“A few club members recently talked with some students wh o still don’t believe climate change exists,” she added, which was part of the reason she invited him to speak on campus.

Chadwell-Gatz also said that her co-advisor for the club, Debra Lancaster, was recently “accused by a student for ‘pushing her agenda’ down his throat,” during a class discussion about environmental issues.

It is the Sustainability Club’s mission to educate the community about environmental issues and Funk’s

visual presentation helps in doing so, Chadwell-Gatz said.

“Fear-based approaches do not work well for proving climate change exists,” Funk said at his presentation, which was attended by a crowd of nearly 40.

Funk’s presentation included photos documenting his travels to 24 countries and 12 U.S. states, during which he observed how people are profiting off of climate change.

He said he observed three major results of climate change which people are capitalizing on most: Ice melt, drought, and deluge, which is a combination of sea levels rising and super storms.

Examples of these environmental issues, he said, that have an element of capitalism to them can be found in several countries.

In Greenland, ice is melting so much that land is being exposed and new mineral deposits are being discovered. Drilling for those minerals is how Greenland made enough money to declare independence from Denmark, Funk said.

“It’s really hard to find anyone in Greenland that doesn’t like climate change,” Funk said.

In South Sudan, where there has been major drought, land is being sold to other countries as farm land.

“A New York hedge fund manager struck a deal with the son of a South Sudan warlord to buy a chunk of land the size Delaware, where crops would be grown and shipped back to the U.S.,” Funk said.

Another example Funk used is that in Israel there is a desalinization machine that takes sea water and cleans it to make it available for human consumption. Ice melt causes increases in sea levels, thus more sea water is available to desalinize.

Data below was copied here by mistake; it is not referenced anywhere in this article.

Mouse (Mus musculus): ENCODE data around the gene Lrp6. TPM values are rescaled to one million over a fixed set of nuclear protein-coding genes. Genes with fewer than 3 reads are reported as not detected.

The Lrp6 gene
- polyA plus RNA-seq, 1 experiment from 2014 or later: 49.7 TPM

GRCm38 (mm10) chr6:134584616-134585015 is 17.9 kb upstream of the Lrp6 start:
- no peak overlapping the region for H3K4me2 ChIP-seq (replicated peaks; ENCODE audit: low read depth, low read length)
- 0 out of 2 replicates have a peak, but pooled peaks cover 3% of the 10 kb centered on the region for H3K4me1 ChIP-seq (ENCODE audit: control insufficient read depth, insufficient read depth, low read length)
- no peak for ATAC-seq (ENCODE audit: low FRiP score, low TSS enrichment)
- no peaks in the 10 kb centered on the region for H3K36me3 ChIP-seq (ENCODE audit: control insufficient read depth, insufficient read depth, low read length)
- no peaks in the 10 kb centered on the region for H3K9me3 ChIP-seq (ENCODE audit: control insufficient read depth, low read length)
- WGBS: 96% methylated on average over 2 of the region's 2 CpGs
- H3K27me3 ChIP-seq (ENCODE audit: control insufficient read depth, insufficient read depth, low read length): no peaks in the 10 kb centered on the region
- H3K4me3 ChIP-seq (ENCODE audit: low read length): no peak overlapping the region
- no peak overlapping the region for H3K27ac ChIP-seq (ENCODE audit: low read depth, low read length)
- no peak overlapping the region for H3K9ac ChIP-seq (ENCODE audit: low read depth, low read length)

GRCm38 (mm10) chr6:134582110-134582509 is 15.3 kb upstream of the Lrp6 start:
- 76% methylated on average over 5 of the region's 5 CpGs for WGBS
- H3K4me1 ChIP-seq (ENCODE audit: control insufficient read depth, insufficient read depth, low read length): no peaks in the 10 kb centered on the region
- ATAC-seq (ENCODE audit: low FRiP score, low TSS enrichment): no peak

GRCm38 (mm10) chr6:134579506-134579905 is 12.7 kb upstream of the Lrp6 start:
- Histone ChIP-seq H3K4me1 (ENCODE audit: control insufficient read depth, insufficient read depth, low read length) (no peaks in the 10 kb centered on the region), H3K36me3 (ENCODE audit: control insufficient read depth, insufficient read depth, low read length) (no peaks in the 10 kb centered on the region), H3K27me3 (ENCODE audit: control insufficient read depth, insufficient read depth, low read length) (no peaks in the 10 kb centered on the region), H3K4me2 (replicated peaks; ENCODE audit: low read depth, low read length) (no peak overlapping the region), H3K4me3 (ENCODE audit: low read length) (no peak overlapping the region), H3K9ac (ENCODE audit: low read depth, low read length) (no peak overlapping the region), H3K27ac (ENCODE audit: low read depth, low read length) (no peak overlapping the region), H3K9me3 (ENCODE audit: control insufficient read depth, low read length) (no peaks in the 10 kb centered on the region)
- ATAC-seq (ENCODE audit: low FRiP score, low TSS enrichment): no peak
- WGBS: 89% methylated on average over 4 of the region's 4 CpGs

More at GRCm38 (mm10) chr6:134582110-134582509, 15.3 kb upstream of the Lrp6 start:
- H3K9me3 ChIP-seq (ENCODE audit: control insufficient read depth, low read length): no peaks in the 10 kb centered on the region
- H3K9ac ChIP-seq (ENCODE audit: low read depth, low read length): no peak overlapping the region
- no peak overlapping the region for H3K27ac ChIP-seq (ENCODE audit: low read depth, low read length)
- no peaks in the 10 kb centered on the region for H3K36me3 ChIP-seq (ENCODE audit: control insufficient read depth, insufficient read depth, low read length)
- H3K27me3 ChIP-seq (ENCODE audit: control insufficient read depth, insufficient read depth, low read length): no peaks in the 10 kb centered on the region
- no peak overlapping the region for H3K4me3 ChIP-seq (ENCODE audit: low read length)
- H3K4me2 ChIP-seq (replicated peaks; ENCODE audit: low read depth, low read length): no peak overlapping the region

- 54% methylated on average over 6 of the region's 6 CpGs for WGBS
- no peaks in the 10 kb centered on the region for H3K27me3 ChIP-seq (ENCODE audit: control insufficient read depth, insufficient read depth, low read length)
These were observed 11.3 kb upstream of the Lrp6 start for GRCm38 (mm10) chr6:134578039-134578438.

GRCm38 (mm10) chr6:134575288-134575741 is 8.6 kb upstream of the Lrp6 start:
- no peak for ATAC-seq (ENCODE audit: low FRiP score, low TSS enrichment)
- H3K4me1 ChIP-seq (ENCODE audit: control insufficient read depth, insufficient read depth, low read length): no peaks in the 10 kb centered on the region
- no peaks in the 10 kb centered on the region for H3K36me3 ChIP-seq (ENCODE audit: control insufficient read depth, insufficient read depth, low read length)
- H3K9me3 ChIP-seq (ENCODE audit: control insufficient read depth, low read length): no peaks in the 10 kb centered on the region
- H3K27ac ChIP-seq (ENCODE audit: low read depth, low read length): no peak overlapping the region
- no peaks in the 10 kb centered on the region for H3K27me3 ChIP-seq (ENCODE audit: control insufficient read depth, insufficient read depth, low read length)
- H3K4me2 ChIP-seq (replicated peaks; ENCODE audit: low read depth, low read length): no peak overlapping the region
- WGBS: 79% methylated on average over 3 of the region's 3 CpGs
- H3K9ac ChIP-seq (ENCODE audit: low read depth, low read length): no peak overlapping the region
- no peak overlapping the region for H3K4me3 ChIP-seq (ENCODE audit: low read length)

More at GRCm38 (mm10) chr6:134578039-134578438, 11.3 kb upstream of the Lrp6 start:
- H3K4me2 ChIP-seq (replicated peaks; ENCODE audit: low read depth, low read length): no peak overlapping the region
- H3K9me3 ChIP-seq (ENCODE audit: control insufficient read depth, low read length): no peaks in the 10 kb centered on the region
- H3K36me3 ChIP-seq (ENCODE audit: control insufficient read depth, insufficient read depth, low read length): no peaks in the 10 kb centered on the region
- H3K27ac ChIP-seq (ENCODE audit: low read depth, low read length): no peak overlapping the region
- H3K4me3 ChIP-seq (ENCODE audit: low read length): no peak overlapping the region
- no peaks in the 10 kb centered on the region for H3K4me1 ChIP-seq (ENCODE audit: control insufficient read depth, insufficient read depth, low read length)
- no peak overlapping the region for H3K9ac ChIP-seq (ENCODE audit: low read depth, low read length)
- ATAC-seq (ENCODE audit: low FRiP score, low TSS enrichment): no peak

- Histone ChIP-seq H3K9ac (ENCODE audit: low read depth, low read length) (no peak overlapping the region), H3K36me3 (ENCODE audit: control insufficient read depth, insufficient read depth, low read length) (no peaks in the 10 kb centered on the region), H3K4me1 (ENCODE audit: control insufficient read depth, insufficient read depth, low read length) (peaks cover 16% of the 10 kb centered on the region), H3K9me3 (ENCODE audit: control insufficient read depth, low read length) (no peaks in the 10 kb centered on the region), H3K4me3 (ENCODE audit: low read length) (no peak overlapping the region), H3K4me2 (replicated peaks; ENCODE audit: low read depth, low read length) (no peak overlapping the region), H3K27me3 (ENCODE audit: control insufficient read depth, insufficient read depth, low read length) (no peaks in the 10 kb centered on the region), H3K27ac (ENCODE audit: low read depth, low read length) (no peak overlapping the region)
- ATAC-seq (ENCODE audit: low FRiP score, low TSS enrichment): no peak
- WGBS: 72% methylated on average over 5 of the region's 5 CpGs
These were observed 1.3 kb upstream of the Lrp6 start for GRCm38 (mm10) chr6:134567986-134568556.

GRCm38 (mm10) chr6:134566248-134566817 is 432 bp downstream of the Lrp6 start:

“The only downfall to running a machine like this is the amount of energy it consumes,” said Funk.

Funk emphasized that his work was not aimed at determining whether capitalizing on climate change is right or wrong, but towards determining ways in which it occurs.

“I wanted to tell a story that no one else has heard,” Funk said.

Whatcom student Taushia Saurel, 36, who attended the event said, “I am surprised to hear that companies have turned climate change into such a big business. Instead of capitalizing on climate change they should be investing money to prevent it.”

To further educate the community about environmental issues Whatcom’s Sustainability Club has been presenting a film festival for the last three weeks featuring documentaries discussing different environmental issues. Films are free and open to the public. The two remaining films are “Sun Come Up” which shows on May 14, and “Rooted Lands” which shows on May 21. Films will be showing in Syre Student Center room 105 at 11:30 a.m.

Nationally recognized environmentalist Bill McKibben will also be coming to Whatcom to speak on the Chuckanut Radio Hour May 16 at 5:30 in Heiner Theater.

“We are such a small campus in the middle of nowhere, so when we can get nationally recognized speakers to come to our campus, it’s a crime not to go hear them speak,” said Chadwell-Gatz, who encourages students, and the community to attend these events and get informed.

“Funk’s work has been featured in publications such as National Geographic, Rolling Stone, Bloomberg Businessweek, and The New York Times, according to a biography on his website.

The biography also said that Funk “won the Oakes Prize for Environmental Journalism for his story about the melting artic and was a finalist for the Livingston award for Young Journalists for his interview in Tajikistan with one of the first prisoners released from Guantanamo Bay.”